Sources of Law
Statutory LawWritten laws enacted by legislative bodiesEncompasses almost all U.S. criminal lawsCase LawJudges create law by deciding constitutional law issuesJudicial policymakingAdministrative LawFederal and state agency regulations have the force of lawPublished in theFederal Register
Sources of Law
Degree of EvilnessMala in se: action that is evil in and of itselfMalaprohibita: action that is wrong because of a law prohibiting itOffense SeriousnessFeloniesmost serious offensesinclude possibility of imprisonment for over one yearMisdemeanorslesser offensesinclude possibility of imprisonment for less that one yearPetty Misdemeanorspotential sentence of fines only
Crime Classifications
MensreaCriminal intent or motivationActusreusCriminal actDoes not always have to be completedConcurrenceMensreaandactusreusmust be present at the same timeDefendant must have criminal intent and must act upon that intent
Elements of a CrimeCorpusdelicti: “body of a crime”
ConspiracyTwo or more people form an agreement to commit a crime,andcommit an overt act toward the completion of the crimeSolicitationOne person tries to persuade another to commit a crime on their behalfAttemptA crime is started, but is not completed
Inchoate Offenses
Justification DefensesThe defendant’s actions were not legally wrongExcuse DefensesThe defendant’s actions were legally wrong, but an extenuating circumstance excuses the action
Defenses to Crime
Self-defenseA person may use necessary force in an attackThe person cannot be the initial aggressorNecessityA person may commit a criminal act to save himself from forces of natureExample: hikers break into a cabin to save themselves from death inasnowstorm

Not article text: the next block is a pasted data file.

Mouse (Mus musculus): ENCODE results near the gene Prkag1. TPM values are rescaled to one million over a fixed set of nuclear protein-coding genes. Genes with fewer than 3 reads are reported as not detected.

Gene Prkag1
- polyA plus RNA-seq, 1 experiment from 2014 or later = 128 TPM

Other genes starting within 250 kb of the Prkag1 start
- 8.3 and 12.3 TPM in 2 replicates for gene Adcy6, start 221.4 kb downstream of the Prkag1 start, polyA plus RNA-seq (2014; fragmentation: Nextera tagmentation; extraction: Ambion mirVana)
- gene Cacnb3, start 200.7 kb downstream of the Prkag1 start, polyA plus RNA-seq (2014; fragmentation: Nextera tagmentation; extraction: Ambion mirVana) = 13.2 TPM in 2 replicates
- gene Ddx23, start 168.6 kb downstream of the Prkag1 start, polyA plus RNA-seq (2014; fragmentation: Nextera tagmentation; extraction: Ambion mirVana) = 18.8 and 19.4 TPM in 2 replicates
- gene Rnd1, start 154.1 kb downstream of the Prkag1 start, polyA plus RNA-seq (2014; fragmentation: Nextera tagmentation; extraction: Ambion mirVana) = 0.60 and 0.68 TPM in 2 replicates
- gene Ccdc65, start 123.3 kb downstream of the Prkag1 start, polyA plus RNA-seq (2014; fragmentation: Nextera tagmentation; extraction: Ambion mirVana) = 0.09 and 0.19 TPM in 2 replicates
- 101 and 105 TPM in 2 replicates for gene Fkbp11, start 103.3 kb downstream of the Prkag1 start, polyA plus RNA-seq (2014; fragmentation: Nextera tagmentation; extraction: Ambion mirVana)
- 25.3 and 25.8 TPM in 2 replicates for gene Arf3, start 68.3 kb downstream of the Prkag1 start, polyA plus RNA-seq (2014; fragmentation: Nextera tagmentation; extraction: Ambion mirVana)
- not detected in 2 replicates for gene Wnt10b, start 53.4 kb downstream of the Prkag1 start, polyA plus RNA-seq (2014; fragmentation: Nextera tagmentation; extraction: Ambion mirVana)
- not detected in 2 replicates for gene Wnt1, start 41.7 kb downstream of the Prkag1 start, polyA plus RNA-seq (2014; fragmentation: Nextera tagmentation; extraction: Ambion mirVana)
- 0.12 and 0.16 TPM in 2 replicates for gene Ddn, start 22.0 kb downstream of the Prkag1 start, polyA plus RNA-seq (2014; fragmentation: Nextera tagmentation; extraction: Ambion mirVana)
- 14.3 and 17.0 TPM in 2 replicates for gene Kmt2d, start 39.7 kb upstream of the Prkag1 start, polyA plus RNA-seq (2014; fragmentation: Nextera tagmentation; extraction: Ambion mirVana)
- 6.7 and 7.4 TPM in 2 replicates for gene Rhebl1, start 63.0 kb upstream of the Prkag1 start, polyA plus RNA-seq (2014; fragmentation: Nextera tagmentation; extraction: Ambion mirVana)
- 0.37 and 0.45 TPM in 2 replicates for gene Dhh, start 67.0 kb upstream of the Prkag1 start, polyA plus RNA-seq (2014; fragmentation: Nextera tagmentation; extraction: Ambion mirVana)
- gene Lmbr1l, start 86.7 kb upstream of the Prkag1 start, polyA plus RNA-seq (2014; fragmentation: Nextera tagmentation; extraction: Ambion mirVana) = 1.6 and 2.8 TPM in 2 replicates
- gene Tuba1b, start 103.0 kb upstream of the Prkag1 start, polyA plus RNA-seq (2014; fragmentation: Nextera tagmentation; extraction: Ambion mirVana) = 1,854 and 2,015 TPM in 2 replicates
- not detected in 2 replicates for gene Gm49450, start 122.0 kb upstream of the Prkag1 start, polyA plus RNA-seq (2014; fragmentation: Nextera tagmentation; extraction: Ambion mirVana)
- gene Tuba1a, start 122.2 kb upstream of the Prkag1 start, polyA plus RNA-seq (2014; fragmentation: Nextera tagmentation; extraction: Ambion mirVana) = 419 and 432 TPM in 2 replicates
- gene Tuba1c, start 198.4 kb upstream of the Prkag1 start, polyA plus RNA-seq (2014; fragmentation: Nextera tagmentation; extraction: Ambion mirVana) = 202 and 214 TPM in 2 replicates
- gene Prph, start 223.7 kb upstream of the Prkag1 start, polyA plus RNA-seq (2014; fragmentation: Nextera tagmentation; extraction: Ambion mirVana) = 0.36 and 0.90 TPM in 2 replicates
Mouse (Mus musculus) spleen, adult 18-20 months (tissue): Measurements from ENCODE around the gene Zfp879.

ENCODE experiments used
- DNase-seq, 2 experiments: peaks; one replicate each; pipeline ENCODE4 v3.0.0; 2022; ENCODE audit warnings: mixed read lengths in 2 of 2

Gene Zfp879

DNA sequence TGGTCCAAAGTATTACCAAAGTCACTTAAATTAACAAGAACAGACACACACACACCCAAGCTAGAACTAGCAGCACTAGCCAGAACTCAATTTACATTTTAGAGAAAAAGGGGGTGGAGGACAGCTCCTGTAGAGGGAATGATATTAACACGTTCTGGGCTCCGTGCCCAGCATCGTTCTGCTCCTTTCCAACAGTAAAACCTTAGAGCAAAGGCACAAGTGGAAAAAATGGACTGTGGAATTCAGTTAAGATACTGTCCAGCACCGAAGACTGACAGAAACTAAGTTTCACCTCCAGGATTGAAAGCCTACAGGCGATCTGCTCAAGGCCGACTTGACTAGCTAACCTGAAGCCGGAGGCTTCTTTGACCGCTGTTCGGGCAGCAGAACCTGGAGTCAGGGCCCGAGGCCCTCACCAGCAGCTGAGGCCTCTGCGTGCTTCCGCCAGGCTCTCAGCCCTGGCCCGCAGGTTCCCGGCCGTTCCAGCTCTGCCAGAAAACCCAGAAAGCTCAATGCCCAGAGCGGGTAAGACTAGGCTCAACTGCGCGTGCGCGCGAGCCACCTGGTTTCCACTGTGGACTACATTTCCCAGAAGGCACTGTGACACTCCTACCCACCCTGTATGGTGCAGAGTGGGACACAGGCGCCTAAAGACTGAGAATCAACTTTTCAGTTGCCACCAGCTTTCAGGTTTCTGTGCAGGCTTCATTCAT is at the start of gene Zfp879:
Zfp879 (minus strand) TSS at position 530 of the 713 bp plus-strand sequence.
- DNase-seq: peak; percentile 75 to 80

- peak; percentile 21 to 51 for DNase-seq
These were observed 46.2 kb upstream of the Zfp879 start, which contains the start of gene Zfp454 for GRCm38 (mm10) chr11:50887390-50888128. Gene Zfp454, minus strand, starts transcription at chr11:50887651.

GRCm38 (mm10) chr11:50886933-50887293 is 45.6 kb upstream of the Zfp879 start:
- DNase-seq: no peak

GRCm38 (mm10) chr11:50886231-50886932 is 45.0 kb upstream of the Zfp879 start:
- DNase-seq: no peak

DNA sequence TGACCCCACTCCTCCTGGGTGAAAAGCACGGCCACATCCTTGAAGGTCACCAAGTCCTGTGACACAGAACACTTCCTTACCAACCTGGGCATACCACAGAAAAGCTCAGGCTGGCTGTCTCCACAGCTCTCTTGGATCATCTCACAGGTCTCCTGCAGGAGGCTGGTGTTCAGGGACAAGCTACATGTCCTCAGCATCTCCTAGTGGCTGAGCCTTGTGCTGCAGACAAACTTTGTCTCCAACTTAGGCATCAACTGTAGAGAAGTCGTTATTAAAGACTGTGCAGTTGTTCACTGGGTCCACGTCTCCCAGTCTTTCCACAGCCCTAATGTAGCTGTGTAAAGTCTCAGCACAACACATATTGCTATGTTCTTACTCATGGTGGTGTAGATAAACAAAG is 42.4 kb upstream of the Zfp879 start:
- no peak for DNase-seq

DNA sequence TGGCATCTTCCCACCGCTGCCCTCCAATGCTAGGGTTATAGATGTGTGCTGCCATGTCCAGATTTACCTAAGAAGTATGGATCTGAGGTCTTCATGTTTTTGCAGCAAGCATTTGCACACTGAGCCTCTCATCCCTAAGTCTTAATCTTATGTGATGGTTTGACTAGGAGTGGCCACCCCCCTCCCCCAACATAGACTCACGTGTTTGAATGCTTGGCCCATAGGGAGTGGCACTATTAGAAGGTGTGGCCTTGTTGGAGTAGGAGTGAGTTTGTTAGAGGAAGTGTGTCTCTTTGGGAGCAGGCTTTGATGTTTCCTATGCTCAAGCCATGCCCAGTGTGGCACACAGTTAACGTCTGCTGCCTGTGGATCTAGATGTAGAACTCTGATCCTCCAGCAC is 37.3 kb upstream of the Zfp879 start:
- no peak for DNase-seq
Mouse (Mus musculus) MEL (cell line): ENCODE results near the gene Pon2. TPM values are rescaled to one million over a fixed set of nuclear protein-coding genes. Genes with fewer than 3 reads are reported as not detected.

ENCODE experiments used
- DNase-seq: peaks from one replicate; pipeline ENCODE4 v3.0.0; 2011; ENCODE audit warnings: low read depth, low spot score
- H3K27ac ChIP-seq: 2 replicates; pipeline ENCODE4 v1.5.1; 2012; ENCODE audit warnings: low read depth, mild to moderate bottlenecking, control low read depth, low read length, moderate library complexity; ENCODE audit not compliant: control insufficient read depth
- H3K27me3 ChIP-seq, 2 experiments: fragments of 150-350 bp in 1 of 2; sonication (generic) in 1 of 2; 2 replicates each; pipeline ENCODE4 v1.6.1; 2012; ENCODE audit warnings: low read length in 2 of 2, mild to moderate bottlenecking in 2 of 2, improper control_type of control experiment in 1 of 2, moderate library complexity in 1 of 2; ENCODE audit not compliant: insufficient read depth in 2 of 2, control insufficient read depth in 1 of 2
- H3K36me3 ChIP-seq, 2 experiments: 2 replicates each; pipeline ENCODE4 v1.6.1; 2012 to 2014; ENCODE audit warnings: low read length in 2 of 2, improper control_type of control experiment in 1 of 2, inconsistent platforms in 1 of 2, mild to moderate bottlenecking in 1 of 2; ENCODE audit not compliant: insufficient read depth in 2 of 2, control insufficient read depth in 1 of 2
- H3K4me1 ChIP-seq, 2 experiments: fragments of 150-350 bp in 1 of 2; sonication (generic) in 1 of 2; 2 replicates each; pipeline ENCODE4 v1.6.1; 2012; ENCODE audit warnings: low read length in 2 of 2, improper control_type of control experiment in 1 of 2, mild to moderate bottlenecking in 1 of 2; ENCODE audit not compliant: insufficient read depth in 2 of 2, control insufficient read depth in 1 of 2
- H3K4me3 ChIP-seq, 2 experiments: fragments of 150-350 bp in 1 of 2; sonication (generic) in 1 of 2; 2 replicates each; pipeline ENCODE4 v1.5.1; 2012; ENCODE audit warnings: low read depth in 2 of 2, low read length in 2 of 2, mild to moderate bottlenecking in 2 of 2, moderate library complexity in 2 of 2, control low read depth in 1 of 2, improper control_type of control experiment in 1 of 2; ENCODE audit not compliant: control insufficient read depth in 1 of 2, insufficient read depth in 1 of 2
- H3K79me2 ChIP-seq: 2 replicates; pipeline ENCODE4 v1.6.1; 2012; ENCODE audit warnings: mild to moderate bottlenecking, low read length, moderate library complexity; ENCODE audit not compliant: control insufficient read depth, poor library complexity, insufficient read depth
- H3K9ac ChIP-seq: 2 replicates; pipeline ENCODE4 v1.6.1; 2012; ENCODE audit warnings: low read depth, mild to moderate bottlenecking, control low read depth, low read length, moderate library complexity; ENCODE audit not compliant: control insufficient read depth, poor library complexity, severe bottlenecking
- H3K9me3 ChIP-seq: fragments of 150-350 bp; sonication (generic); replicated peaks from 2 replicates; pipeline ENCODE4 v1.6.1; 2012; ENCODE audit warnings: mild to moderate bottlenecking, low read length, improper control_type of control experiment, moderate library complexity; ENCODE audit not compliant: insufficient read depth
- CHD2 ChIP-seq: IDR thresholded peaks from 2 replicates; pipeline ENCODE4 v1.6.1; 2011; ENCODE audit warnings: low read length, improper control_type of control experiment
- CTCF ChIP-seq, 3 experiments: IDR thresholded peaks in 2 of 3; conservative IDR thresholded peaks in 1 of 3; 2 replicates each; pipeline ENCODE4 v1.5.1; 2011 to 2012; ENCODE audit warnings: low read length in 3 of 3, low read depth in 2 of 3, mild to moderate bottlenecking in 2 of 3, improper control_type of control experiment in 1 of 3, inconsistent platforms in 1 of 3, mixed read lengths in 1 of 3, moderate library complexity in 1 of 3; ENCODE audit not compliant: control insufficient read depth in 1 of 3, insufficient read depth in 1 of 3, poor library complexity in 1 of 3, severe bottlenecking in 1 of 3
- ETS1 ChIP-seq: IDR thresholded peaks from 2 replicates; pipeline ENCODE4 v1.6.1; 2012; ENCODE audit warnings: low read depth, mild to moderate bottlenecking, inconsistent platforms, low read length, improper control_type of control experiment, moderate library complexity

Justification Defenses
DuressA person commits a crime due to threat of bodily harmEntrapmentA person commits a crime that was initiated by another personThe person who committed the crime would not have done so otherwiseInfancyA person who committed a crime was too young to form criminal intentMinimum age is set by statuteInsanityA person was unable to form criminal intent due to mental illnessIntoxicationA person was unable to form criminal intent due to involuntary intoxicationAlibiA person could not have committed a crime because they were somewhere else
Excuse Defenses
Classified by the FBI’s Uniform Crime ReportsCrimes against PersonsCrimes against PropertyCrimes against Public OrderOther Offenses
Types of Crime
Aggravated AssaultMurder andNonnegligentManslaughterForcible RapeRobbery
Crimes Against Persons
Larceny/TheftBurglaryMotor Vehicle TheftArson
Crimes Against Property
Breach of the PeaceFighting/AffrayDisorderly ConductPublic DrunkennessUnlawful AssemblyCarrying WeaponsObstructing TrafficAnimal Abuse
Crimes Against Public Order
Crimes against Public WelfareCrimes against Public MoralityWhite Collar/Corporate CrimesModern CrimesCrimes Against the Government
Other Offenses

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_-CHAPTER TWO - global.oup.com